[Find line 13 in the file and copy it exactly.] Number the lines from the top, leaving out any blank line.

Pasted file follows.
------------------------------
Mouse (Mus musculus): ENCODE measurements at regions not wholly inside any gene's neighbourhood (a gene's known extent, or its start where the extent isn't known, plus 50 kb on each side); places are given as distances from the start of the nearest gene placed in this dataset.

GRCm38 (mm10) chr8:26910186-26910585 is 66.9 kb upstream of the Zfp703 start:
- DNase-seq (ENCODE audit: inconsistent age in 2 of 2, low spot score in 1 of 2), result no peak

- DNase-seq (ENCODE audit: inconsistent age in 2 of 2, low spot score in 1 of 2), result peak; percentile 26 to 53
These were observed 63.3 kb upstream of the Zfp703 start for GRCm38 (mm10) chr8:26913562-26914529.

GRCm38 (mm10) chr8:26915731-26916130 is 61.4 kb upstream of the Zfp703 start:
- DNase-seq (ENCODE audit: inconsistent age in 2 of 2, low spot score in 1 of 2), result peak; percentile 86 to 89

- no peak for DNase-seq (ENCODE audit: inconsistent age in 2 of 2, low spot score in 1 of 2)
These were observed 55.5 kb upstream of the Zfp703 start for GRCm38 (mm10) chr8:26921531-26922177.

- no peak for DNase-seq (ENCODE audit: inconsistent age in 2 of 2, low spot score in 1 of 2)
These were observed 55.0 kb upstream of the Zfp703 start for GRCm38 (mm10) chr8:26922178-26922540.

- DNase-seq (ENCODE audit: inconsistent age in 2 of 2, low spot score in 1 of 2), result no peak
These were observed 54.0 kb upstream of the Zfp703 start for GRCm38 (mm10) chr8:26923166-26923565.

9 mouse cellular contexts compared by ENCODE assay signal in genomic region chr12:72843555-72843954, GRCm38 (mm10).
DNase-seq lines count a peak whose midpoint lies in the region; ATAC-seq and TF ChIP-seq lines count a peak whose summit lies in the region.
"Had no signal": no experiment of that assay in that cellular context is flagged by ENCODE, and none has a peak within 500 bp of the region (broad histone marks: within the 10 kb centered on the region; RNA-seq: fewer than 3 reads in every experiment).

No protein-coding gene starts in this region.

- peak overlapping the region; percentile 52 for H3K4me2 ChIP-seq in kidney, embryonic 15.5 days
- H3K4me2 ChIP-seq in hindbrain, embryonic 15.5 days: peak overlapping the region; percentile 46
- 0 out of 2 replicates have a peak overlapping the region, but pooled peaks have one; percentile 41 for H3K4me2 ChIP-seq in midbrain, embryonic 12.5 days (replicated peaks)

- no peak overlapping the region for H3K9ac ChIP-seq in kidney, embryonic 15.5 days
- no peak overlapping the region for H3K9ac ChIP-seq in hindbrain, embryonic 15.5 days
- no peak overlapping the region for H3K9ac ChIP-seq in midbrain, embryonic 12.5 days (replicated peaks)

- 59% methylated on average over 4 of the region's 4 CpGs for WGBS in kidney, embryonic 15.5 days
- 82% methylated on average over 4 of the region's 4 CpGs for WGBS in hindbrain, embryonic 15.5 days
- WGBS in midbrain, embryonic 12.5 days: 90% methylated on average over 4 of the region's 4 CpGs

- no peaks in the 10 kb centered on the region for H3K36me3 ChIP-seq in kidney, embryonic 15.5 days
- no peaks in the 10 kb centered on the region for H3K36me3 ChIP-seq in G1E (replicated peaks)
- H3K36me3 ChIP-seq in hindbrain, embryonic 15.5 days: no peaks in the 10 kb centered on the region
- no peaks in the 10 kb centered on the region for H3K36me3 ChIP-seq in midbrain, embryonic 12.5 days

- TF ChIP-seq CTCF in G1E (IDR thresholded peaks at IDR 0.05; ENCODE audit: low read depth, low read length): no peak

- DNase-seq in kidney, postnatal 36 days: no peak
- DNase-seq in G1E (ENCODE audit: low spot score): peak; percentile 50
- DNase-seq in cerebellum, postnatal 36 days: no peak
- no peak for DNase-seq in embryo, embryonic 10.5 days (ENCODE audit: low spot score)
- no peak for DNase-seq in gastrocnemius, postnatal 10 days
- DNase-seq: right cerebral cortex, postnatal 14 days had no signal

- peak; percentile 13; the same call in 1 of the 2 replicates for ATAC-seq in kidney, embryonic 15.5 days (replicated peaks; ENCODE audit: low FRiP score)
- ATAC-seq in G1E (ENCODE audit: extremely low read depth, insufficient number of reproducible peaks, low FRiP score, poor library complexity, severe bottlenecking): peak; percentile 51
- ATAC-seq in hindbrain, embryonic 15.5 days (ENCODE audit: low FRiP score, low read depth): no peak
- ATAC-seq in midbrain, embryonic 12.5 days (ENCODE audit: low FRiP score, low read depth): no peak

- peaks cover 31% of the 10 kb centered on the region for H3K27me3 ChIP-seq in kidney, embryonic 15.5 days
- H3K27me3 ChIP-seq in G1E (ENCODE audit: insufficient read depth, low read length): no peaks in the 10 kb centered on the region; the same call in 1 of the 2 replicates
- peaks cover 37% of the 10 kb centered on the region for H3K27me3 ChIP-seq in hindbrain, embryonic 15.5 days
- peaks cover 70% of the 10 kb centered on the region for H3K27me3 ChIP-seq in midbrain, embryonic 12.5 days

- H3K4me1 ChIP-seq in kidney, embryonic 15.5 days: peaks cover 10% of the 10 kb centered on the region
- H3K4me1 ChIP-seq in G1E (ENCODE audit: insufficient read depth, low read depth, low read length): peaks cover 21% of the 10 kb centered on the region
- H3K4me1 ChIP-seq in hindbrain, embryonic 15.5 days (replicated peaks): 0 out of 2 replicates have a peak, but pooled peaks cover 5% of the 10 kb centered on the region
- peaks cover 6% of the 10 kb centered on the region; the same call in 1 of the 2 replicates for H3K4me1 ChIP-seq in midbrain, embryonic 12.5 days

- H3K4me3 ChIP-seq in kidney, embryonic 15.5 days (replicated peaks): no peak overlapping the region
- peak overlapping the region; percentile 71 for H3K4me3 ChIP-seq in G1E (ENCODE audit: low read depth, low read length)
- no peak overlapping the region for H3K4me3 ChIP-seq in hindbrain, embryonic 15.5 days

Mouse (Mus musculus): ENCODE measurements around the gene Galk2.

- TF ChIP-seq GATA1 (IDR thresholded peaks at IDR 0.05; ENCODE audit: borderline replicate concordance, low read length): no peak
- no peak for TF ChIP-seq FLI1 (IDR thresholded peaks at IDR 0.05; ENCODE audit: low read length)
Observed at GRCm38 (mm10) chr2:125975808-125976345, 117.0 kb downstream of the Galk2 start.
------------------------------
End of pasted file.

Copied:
These were observed 54.0 kb upstream of the Zfp703 start for GRCm38 (mm10) chr8:26923166-26923565.